January 27, 2003
Question written on 27/01/2003
To ask the Secretary of State for Environment, Food and Rural Affairs what research she intends to carry out in the next 12 months to determine whether the Thames Barrier is sufficiently able to protect London in the event of a tidal surge.
Answered by Elliot Morley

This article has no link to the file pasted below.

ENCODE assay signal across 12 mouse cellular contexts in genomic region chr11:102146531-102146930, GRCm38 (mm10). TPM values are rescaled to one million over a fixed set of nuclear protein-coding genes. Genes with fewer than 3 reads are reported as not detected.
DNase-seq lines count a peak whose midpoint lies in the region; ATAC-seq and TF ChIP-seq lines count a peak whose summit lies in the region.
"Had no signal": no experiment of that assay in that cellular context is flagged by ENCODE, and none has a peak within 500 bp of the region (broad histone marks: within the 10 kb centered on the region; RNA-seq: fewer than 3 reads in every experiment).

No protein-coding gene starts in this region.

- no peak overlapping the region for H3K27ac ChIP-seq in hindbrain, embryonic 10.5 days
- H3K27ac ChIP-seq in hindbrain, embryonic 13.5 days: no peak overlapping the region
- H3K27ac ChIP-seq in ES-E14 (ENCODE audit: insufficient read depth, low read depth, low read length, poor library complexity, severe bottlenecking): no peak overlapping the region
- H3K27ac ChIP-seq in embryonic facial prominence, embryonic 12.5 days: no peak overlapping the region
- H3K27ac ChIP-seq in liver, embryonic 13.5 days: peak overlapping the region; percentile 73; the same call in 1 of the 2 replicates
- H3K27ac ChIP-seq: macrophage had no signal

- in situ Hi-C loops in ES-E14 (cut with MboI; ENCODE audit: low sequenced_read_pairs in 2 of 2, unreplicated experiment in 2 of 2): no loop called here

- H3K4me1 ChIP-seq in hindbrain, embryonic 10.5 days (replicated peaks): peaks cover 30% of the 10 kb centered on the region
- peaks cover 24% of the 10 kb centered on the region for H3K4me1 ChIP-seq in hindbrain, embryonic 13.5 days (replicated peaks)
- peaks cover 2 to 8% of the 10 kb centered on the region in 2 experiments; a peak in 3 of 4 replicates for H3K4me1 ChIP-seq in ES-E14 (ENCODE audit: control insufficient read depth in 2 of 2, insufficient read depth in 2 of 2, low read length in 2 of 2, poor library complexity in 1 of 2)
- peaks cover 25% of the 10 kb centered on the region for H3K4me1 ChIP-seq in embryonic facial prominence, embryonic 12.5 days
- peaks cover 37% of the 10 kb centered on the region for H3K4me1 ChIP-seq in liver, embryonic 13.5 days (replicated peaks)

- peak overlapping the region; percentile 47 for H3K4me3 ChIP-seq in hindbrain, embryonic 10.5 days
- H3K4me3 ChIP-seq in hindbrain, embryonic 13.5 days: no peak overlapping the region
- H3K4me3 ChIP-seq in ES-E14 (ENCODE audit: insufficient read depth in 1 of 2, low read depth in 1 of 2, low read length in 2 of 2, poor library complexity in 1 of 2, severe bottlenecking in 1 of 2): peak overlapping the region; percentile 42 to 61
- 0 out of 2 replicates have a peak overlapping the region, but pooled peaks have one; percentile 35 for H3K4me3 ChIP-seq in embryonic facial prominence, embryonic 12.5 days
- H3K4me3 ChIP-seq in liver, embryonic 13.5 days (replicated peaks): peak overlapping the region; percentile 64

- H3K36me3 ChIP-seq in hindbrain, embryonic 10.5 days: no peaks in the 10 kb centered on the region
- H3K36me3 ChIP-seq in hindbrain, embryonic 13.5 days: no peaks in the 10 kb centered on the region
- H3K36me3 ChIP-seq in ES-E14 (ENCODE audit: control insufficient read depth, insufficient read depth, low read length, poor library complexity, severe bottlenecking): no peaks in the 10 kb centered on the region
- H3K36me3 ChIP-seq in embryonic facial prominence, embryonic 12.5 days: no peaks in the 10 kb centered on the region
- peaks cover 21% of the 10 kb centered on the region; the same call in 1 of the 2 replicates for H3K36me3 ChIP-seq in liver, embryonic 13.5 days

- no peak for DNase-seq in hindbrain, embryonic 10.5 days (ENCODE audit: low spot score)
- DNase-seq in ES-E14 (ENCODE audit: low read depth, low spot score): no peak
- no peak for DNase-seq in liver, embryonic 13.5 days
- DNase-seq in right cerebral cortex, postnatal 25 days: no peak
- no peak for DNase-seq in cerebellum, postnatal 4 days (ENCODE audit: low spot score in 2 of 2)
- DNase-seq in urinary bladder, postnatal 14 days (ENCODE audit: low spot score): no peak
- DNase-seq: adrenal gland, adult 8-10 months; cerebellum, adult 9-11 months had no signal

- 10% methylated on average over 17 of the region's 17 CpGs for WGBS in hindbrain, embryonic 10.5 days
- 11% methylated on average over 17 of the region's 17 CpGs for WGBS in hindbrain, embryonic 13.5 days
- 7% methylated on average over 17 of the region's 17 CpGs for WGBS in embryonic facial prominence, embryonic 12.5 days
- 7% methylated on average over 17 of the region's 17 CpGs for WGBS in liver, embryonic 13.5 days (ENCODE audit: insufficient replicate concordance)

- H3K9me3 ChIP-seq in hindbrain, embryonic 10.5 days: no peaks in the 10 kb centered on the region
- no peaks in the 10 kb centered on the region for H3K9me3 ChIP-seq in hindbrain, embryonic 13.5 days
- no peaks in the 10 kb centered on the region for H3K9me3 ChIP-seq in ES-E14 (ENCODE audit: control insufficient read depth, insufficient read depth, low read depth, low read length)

The Thames Barrier and associated defences provide a high standard of protection to London and the Thames Estuary against a combination of tidal/fluvial flood risks, the principal risk being from tidal surge events.A generous allowance for sea level rise was built into the design for the Thames Barrier and associated defences and thus we have today a standard of 0.05 per cent. risk of flooding from tidal surge in any one year. As sea level rises, this standard of protection will reduce as planned to the design standard of 0.1 per cent. risk of flooding from tidal surge by the year 2030. This will provide a level of protection equivalent to 2 metres above the maximum level of the 1953 flood event and is the highest standard of protection in the UK.The Environment Agency, with Defra support, is engaged in a number of studies and investigations which are reviewing the current and future needs of London’s tidal defences, including the overarching planning and research project “Planning for Flood Risk management in the Thames Estuary”. This is developing a flood risk management strategy for London and the Thames Estuary for the next 100 years, and includes climate change research, geomorphological and flood modelling, engineering studies and the development of management intervention and decision-testing models. This is the first year of a six year project which will provide a plan for the establishment of the next generation of tidal defences for London and the Thames Estuary post 2030.